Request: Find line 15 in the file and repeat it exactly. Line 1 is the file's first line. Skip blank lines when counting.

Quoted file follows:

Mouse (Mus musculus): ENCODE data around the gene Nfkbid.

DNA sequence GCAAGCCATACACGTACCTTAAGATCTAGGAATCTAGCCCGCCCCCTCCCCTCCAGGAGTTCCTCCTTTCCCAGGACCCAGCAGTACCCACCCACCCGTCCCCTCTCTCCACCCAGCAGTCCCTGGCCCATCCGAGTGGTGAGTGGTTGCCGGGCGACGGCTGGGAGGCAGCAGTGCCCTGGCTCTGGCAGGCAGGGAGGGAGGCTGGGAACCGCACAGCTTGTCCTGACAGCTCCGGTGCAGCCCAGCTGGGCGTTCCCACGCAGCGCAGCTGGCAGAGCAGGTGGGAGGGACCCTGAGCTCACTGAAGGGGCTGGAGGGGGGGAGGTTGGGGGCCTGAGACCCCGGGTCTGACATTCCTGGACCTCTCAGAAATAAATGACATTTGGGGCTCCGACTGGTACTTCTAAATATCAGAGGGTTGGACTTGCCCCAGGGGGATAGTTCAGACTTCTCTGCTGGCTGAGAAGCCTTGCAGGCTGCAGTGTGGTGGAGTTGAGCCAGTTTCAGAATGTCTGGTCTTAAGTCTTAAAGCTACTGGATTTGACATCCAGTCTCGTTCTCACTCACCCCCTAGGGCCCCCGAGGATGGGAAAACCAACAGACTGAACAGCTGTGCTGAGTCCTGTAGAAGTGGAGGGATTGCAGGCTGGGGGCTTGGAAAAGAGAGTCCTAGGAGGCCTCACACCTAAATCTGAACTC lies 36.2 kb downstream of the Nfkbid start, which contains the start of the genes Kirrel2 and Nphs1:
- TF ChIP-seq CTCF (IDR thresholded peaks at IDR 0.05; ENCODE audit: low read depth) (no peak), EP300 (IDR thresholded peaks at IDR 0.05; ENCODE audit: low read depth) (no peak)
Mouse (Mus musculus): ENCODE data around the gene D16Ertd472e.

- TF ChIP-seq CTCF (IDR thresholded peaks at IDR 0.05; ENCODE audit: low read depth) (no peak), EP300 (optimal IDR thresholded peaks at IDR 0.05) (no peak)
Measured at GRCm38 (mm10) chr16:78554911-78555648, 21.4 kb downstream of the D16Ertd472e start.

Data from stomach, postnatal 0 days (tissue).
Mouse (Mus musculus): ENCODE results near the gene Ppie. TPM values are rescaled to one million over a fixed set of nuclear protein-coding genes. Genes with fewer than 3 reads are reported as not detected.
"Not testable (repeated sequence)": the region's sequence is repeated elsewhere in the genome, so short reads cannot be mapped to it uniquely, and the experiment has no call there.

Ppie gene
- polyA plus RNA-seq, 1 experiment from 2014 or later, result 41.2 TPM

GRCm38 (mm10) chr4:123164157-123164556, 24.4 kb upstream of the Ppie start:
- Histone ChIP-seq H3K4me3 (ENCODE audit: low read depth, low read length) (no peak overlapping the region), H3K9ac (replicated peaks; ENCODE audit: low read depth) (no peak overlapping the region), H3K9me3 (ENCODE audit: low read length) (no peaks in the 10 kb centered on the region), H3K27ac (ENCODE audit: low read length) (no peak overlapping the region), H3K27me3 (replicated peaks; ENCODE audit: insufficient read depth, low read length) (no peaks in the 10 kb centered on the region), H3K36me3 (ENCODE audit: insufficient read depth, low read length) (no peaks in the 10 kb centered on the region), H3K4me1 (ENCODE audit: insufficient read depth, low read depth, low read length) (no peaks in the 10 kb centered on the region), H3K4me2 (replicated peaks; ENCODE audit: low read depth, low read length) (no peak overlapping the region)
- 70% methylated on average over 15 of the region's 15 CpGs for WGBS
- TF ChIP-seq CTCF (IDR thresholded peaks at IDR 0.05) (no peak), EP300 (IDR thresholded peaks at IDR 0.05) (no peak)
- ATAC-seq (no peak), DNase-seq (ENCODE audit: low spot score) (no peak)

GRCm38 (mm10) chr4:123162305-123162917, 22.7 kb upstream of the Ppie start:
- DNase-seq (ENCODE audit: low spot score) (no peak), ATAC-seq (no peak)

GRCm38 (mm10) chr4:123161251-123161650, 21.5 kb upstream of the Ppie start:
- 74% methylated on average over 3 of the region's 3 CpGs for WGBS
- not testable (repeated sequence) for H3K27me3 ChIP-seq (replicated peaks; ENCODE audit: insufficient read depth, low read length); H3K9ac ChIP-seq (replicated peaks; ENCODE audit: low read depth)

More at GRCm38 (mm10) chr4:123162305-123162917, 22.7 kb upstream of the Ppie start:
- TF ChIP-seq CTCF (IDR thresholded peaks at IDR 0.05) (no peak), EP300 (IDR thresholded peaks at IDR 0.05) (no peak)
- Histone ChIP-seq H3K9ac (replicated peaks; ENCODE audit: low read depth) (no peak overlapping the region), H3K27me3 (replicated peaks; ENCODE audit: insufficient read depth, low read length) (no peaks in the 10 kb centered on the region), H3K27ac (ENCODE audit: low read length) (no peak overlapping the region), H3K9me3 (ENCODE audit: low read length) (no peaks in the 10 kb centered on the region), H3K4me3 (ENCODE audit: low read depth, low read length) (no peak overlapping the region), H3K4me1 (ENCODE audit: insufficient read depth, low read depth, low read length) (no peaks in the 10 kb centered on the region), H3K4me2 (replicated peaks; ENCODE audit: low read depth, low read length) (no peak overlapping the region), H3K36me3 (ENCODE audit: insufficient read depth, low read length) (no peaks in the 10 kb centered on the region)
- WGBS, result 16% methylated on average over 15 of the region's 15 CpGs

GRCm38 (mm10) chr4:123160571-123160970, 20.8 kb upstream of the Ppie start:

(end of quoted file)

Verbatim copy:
- TF ChIP-seq CTCF (IDR thresholded peaks at IDR 0.05) (no peak), EP300 (IDR thresholded peaks at IDR 0.05) (no peak)